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An indifferent translation may be of some use, and a good one will be of a great deal. But I think that no tranflation ought to be the ground of criticism, because no man ought to be condemned upon another man's explanation of his meaning: could Homer have had the honour of explaining his, before that august tribunal where Monfieur de la Motte prefides, I make no doubt but he had escaped many of those fevere animadverfions with which fome French authors have loaded him, and from which even Madam Dacier's tranflation of the Iliad could not preferve him.
How unhappy was it for me, that the knowledge of our Inland tongue was as neceffary to Madam Dacier in my cafe, as the knowledge of Greek was to Monfieur de la Motte in that of our great Author; or to any of those whom she styles blind cenfurers, and blames for condemning what they did not underftand.
I may fay with modefty, that fhe knew less of my true sense from that faulty translation of part of my Preface, than thofe blind cenfurers might have known of Homer's even from the tranflation of La Valterie, which preceded her own.
It pleased me however to find, that her objections were not levelled at the general doctrine, or at any effentials of my Preface, but only at a few particular expreffions. She proposed little more than (to use her own phrase) to combate two or three fimiles; and I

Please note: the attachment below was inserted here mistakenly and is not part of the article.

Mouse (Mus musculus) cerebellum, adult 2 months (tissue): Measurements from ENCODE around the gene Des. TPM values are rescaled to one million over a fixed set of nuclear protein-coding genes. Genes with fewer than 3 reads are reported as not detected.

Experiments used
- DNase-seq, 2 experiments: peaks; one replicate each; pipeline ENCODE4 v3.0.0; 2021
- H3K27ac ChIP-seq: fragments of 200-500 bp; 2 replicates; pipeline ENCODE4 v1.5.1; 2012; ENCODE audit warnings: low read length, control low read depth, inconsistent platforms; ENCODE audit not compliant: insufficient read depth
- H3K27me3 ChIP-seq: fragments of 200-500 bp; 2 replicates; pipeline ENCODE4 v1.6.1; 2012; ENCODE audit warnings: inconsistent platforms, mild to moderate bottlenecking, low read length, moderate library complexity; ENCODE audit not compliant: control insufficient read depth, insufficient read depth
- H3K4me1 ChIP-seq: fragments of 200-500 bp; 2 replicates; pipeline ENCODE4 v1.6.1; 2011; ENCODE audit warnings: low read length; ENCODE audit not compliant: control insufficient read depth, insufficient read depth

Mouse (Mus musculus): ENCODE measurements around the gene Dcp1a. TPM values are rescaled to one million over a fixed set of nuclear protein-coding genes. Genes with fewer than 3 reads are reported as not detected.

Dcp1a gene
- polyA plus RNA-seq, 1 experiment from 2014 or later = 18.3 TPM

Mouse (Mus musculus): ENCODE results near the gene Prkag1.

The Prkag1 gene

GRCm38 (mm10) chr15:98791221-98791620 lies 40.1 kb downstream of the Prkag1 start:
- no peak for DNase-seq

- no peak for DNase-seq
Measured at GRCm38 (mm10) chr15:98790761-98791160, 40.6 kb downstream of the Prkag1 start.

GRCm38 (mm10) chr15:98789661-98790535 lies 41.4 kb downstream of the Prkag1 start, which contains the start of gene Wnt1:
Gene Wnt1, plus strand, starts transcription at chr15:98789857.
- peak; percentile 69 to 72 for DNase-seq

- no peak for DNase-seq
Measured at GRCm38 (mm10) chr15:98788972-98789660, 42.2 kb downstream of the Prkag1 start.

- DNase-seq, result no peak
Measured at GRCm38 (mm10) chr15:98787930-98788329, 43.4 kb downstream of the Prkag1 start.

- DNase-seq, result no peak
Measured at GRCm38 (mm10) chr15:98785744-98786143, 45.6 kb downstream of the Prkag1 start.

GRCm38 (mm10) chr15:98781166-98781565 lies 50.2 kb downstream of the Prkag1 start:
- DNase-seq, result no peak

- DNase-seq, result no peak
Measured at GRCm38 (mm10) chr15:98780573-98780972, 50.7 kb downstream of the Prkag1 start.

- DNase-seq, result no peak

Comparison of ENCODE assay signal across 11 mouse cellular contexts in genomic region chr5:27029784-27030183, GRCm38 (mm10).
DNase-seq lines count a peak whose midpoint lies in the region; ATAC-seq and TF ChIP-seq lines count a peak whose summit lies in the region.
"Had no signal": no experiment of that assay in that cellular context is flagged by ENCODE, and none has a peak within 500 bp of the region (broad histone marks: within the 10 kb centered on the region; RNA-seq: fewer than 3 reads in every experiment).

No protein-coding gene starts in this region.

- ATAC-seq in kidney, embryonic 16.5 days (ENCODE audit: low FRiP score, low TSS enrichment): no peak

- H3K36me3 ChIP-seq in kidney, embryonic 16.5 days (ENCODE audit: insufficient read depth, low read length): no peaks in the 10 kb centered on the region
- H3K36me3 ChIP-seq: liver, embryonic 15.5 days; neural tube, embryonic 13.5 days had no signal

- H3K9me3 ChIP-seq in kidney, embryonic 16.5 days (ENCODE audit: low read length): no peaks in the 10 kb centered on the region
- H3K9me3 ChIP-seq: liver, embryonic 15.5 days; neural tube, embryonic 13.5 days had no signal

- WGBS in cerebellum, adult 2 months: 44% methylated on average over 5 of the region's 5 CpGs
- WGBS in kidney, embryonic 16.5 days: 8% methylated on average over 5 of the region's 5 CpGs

hope that to combate a fimile is no more than to fight with a fhadow, fince a fimile is no better than the fhadow of an argument.
She lays much weight where I laid but little, and examines with more fcrupulofity than I writ, or than perhaps the matter requires.
Thefe unlucky fimiles taken by themselves may perhaps render my meaning equivocal to an ignorant translator; or there may have fallen from my pen fome expreffions, which, taken by themselves likewise, may to the fame perfon have the fame effect. But if the tranflator had been mafter of our tongue, the general tenor of my argument, that which precedes and that which follows the paffages objected to, would have fufficiently determined him as to the precife meaning of them and if Madam Dacier had taken up her pen a little more leifurely, or had employed it with more temper, the would not have answered paraphrases of her own, which even the translation will not justify, and which say more than once the very contrary to what I have faid in the paffages themfelves.
If any person has curiofity enough to read the whole paragraphs in my Preface, on fome mangled parts of which these reflections are made, he will eafily difcern that I am as orthodox as Madam Dacier herself, in those very articles on which fhe treats me like an heretic he will eafily fee that all the difference between
between us confifts in this, that I offer opinions, and she delivers doctrines; that my imagination reprefents Homer as the greatest of human Poets, whereas in hers he was exalted above humanity; infallibility and impeccability were two of his attributes. There was therefore no need of defending Homer against me, who (if I mistake not) had carried my admiration of him as far as it can be carried without giving a real occafion of writing in his defence.